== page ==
Python Asteroids on GitHub

I remark on some things I learned from Rickard, and then get started on Saucer. I’m so successful that I had to split the article into two to spare the reader.

I’m not sure just what to do this morning. Here’s the current Jira1 list.

  • Smart collections?
  • Main loop
  • Hyperspace
  • Saucer
  • Available Ship Display tuning
  • make PyGame template w game class
  • Star field
  • Magic Number available ships
  • Combine ship v missile; pull up collision and message both?
  • Game object
  • Globals etc
  • u.score -> game

Reflecting on what I might do, I’m reminded that I watched one of Rickard Lindberg’s videos and read some of his writings, and I learned a few things. The first was that he uses vim as his development platform, and uses it well. Another, from the sound of it, was that he apparently has a mechanical keyboard. Very retro cool.

More important was that he uses doctest as his testing engine. For those few readers who don’t already know (I didn’t) doctest lets you embed test-focused lines in text comments right in your modules, and when you run doctest it extracts those, runs them and checks them against provided answers. Very interesting and probably keeps you focused on tests because they are right there in front of you. I’ve tried it briefly in Pythonista, the iPad Python, and it might be useful there because it doesn’t have pytest.

Another thing is that’s he’s following James Shore’s Testing with Nullables approach. That was the first time I’ve seen that in action. I think it’s worth looking into and I may add it to my list of things to experiment with and write about. I’d definitely recommend checking out Rickard’s video, and James’s courses are brilliant.

And, finally, Rickard was using an events package which let him have an interesting separation of his PyGame-dependent code from the actual game loop. I’m not sure if he was using a provided library or one that he wrote: the source is certainly there in his GitHub repo. I’ve used an event approach in other projects, but not in Asteroids. One possible path for this project will be to replace PyGame, which I do not love, with pyglet, which I do not expect to love. Converting to an event-driven design might be one good way to plug in a different graphics package.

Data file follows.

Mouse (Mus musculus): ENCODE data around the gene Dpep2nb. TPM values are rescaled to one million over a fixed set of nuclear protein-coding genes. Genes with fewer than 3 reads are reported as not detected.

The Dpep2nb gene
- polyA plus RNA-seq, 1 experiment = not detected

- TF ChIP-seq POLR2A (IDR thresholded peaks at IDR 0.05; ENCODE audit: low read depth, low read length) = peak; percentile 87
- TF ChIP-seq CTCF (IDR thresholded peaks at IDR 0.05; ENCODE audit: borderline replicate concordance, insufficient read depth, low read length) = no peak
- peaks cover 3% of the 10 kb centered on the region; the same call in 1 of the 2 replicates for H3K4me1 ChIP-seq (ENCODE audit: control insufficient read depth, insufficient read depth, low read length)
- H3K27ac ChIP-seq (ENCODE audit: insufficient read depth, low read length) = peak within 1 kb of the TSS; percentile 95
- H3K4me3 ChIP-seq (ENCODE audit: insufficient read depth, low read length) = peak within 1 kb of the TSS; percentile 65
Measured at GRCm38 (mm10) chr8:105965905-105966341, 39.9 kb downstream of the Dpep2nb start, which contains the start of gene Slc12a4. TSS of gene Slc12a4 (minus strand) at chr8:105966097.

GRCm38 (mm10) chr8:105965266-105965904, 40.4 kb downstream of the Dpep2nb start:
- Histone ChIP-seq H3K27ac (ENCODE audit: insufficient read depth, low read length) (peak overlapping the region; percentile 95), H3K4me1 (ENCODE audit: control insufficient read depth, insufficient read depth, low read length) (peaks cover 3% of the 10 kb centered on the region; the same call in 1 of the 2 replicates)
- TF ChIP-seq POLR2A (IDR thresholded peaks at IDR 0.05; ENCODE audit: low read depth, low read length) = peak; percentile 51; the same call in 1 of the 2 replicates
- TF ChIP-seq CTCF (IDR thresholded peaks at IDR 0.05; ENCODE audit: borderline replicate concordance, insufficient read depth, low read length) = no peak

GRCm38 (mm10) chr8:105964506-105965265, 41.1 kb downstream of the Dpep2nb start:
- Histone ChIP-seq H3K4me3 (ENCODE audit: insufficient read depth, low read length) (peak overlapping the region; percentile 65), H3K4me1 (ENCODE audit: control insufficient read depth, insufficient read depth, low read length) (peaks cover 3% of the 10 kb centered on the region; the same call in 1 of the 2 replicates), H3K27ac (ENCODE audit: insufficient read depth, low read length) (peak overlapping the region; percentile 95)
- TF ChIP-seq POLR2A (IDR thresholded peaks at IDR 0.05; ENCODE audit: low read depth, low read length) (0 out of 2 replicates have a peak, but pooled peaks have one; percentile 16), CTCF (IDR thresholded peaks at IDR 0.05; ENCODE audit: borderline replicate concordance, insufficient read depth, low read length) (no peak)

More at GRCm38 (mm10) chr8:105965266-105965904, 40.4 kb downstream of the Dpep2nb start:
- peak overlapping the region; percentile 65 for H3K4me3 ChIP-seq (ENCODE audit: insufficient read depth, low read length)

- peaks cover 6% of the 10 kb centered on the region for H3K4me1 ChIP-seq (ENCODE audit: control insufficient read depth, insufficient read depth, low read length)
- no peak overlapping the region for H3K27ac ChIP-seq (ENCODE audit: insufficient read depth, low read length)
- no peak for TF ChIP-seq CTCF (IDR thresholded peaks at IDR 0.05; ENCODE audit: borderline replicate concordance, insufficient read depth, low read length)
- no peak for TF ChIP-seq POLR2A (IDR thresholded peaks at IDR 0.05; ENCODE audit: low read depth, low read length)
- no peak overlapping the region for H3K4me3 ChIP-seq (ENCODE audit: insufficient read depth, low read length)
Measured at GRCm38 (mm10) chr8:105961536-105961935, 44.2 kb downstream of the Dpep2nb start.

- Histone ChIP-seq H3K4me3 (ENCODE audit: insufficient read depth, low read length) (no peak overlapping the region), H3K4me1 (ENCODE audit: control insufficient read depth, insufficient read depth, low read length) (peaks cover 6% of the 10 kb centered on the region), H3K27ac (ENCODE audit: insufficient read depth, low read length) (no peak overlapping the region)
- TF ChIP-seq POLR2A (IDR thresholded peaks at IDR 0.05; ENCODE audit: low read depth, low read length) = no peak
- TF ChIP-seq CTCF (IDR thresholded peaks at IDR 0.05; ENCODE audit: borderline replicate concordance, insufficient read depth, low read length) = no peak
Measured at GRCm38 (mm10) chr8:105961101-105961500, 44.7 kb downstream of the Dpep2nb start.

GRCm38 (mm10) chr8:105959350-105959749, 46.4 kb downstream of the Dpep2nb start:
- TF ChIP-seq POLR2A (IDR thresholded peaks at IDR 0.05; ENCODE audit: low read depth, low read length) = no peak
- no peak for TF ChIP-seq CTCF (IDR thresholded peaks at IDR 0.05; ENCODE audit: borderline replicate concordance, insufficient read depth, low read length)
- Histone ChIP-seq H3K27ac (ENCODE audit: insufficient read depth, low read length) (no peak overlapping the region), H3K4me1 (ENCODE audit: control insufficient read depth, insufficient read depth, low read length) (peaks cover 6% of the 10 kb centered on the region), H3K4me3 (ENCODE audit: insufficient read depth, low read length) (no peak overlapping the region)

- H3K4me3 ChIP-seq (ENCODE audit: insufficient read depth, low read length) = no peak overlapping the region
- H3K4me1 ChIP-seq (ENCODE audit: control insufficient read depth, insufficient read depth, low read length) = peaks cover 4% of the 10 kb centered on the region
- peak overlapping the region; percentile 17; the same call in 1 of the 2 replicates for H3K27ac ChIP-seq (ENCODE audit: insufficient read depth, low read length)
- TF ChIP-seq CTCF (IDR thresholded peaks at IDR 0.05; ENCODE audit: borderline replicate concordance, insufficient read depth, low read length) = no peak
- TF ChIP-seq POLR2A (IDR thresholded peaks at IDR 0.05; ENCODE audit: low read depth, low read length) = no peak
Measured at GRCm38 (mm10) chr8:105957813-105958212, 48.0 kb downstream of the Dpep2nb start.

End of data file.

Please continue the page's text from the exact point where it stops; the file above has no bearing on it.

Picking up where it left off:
All very interesting, and I’ve added three new stickies to Jira (q.v.), Events à la Rickard Lindberg, doctest ??, and Nullables per James Shore? But those are not for today

What’s For Today?

I think that for today, we should work on the Saucer. We do have a test or two and a rudimentary Saucer class that passes:

    def test_score_list(self):
        ship = Ship(u.CENTER)
        assert ship.score_list == [0, 0, 0]
        missile = Missile(u.CENTER, Vector2(0, 0))
        assert missile.score_list == [100, 50, 20]
        saucer = Saucer()
        assert saucer.score_list == [0, 0, 0]

    def test_asteroid_saucer_does_not_score(self):
        game = Game(True)
        pos = Vector2(100, 100)
        asteroid = Asteroid(2, pos)
        print("position", asteroid.position)
        asteroids = [asteroid]
        saucer = Saucer(pos)
        saucers = [saucer]
        collider = Collider(asteroids, [], saucers, [])
        collider.mutual_destruction(asteroid, asteroids, saucer, saucers)
        assert not saucers
        assert game.score == 0

class Saucer:
    def __init__(self, position=None):
        if position is not None: self.position = position
        self.score_list = [0, 0, 0]
        self.radius = 20

    def destroyed_by(self, attacker, saucers):
        if self in saucers: saucers.remove(self)

    def score_against(self, _):
        return 0

I’m not sure that the list of zeros is the right list for the saucer score, but I wrote the test to ensure that I had the list there to be accessed.

Let’s move the class to its own file, called, surprisingly, A quick cut-paste and an import in the test file and we’re green. Commit: added

Let’s think what the saucer’s story slices seem to be.

  • Saucer appears every n (=7) seconds;
  • Saucer start left to right, alternates right to left;
  • Saucer does (does not?) destroy asteroids when it hits them;
  • Saucer fires a missile very so often (1 second? 1/2?)
  • Saucer only has two missiles on screen at a time;
  • Saucer missiles do (do not) kill asteroids;
  • Saucer missiles do not add to score;